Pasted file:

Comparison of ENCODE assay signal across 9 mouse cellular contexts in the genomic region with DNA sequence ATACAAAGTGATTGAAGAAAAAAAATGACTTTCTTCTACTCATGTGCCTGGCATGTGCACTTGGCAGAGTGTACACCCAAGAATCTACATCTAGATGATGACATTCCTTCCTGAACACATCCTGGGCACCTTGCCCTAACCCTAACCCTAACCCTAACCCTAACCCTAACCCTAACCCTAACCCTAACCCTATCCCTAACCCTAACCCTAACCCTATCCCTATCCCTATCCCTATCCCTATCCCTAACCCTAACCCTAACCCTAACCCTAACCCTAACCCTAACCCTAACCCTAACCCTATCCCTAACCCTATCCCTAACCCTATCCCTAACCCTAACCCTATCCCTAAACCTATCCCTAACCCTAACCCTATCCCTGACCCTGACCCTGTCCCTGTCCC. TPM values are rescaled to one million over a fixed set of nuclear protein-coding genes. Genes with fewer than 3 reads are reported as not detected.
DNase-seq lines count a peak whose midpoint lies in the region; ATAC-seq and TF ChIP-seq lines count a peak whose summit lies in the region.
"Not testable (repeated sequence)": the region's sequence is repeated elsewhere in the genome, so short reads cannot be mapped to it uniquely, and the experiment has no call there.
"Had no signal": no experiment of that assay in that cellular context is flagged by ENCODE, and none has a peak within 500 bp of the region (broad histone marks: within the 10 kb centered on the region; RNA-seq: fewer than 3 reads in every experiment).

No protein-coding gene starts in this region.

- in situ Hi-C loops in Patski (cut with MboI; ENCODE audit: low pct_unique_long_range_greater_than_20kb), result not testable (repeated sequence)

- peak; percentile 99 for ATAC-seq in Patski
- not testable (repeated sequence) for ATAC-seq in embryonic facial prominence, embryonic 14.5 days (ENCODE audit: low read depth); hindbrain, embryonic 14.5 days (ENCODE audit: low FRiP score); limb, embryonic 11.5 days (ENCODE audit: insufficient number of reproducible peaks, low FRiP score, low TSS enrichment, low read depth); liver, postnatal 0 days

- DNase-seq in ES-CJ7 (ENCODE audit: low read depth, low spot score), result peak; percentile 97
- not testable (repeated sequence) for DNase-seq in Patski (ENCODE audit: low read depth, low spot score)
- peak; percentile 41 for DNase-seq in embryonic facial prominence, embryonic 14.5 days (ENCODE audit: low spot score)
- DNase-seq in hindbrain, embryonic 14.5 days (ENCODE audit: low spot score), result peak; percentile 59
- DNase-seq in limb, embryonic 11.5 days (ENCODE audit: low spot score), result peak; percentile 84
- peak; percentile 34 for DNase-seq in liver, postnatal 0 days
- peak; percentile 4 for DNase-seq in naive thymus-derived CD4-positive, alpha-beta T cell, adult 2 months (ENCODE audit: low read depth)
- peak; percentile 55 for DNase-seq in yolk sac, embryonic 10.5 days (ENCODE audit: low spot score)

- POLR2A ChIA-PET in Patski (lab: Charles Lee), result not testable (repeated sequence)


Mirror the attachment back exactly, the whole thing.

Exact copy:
Comparison of ENCODE assay signal across 9 mouse cellular contexts in the genomic region with DNA sequence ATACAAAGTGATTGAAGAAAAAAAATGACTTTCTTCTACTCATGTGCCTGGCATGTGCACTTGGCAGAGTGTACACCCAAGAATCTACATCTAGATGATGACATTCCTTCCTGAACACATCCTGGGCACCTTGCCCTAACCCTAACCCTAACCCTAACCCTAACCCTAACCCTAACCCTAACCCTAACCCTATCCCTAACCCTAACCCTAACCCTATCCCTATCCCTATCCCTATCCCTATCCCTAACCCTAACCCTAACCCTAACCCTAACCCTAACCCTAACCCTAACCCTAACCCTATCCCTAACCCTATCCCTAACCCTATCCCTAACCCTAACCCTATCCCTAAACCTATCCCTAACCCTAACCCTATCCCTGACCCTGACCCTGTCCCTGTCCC. TPM values are rescaled to one million over a fixed set of nuclear protein-coding genes. Genes with fewer than 3 reads are reported as not detected.
DNase-seq lines count a peak whose midpoint lies in the region; ATAC-seq and TF ChIP-seq lines count a peak whose summit lies in the region.
"Not testable (repeated sequence)": the region's sequence is repeated elsewhere in the genome, so short reads cannot be mapped to it uniquely, and the experiment has no call there.
"Had no signal": no experiment of that assay in that cellular context is flagged by ENCODE, and none has a peak within 500 bp of the region (broad histone marks: within the 10 kb centered on the region; RNA-seq: fewer than 3 reads in every experiment).

No protein-coding gene starts in this region.

- in situ Hi-C loops in Patski (cut with MboI; ENCODE audit: low pct_unique_long_range_greater_than_20kb), result not testable (repeated sequence)

- peak; percentile 99 for ATAC-seq in Patski
- not testable (repeated sequence) for ATAC-seq in embryonic facial prominence, embryonic 14.5 days (ENCODE audit: low read depth); hindbrain, embryonic 14.5 days (ENCODE audit: low FRiP score); limb, embryonic 11.5 days (ENCODE audit: insufficient number of reproducible peaks, low FRiP score, low TSS enrichment, low read depth); liver, postnatal 0 days

- DNase-seq in ES-CJ7 (ENCODE audit: low read depth, low spot score), result peak; percentile 97
- not testable (repeated sequence) for DNase-seq in Patski (ENCODE audit: low read depth, low spot score)
- peak; percentile 41 for DNase-seq in embryonic facial prominence, embryonic 14.5 days (ENCODE audit: low spot score)
- DNase-seq in hindbrain, embryonic 14.5 days (ENCODE audit: low spot score), result peak; percentile 59
- DNase-seq in limb, embryonic 11.5 days (ENCODE audit: low spot score), result peak; percentile 84
- peak; percentile 34 for DNase-seq in liver, postnatal 0 days
- peak; percentile 4 for DNase-seq in naive thymus-derived CD4-positive, alpha-beta T cell, adult 2 months (ENCODE audit: low read depth)
- peak; percentile 55 for DNase-seq in yolk sac, embryonic 10.5 days (ENCODE audit: low spot score)

- POLR2A ChIA-PET in Patski (lab: Charles Lee), result not testable (repeated sequence)